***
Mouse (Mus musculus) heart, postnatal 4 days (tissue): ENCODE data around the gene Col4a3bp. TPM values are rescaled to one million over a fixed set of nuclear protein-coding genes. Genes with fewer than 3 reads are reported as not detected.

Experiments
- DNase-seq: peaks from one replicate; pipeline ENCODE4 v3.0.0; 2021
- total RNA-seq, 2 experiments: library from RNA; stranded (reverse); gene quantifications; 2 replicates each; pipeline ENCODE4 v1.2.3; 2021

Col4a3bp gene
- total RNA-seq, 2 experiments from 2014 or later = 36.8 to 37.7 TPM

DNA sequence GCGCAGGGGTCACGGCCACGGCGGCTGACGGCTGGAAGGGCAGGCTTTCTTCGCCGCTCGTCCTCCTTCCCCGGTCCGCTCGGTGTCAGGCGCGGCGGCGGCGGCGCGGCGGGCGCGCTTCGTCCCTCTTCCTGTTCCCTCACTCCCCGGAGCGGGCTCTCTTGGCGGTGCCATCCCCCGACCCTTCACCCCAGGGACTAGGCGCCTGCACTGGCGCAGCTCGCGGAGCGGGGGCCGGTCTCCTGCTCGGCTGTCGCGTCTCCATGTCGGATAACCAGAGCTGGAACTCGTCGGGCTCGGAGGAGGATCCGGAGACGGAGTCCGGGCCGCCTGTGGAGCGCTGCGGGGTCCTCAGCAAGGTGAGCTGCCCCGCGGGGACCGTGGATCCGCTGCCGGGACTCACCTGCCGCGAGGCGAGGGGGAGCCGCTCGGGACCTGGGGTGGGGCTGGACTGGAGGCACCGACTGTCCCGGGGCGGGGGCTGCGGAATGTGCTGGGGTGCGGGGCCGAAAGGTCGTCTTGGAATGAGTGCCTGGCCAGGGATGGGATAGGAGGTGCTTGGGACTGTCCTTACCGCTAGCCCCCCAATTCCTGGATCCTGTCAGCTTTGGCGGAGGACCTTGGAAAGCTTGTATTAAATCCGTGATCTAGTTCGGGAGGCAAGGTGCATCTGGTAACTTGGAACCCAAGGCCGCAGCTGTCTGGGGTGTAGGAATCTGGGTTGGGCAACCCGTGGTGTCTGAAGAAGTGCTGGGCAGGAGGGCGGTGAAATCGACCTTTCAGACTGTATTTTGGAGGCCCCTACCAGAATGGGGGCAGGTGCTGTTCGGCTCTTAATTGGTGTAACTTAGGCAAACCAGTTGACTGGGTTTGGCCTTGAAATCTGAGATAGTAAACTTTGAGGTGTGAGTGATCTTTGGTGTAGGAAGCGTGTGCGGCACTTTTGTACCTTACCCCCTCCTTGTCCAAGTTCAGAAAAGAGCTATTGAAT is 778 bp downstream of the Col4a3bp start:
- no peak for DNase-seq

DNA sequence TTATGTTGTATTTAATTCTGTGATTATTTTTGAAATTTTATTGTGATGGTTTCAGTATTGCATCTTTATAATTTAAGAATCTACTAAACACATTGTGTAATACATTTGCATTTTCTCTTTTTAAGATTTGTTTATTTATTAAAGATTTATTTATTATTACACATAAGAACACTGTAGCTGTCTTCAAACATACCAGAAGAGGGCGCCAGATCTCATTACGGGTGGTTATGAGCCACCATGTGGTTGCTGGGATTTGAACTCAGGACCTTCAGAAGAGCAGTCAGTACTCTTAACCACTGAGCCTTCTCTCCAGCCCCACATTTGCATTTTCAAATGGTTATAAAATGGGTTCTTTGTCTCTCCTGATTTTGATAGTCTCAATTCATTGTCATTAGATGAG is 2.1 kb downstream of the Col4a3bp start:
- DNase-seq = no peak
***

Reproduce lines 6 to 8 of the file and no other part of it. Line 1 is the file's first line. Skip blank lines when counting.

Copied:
- total RNA-seq, 2 experiments from 2014 or later = 36.8 to 37.7 TPM

DNA sequence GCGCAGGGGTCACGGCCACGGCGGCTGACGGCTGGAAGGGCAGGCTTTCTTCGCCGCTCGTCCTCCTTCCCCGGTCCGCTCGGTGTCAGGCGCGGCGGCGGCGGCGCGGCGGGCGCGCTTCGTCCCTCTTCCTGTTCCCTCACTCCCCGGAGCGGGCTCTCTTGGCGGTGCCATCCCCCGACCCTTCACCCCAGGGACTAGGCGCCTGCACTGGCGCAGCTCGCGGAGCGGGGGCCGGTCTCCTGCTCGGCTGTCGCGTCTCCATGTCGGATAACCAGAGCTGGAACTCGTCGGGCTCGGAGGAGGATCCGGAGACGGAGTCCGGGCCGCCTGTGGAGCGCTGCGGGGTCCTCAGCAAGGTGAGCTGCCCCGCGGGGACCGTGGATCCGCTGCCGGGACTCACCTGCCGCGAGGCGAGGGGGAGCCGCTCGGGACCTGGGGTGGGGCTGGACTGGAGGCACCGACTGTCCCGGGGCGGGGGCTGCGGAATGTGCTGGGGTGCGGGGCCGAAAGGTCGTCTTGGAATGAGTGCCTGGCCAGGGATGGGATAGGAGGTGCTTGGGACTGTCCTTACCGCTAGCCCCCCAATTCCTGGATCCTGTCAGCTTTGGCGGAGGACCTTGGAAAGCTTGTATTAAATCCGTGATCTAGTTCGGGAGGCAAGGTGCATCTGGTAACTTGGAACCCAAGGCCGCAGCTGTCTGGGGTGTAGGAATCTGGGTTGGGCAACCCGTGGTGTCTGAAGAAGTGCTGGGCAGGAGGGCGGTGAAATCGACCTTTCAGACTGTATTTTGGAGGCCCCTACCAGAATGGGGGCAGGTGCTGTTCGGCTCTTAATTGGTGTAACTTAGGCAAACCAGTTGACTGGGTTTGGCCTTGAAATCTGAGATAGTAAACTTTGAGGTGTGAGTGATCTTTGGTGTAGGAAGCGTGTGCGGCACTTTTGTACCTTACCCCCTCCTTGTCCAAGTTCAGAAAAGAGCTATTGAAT is 778 bp downstream of the Col4a3bp start:
- no peak for DNase-seq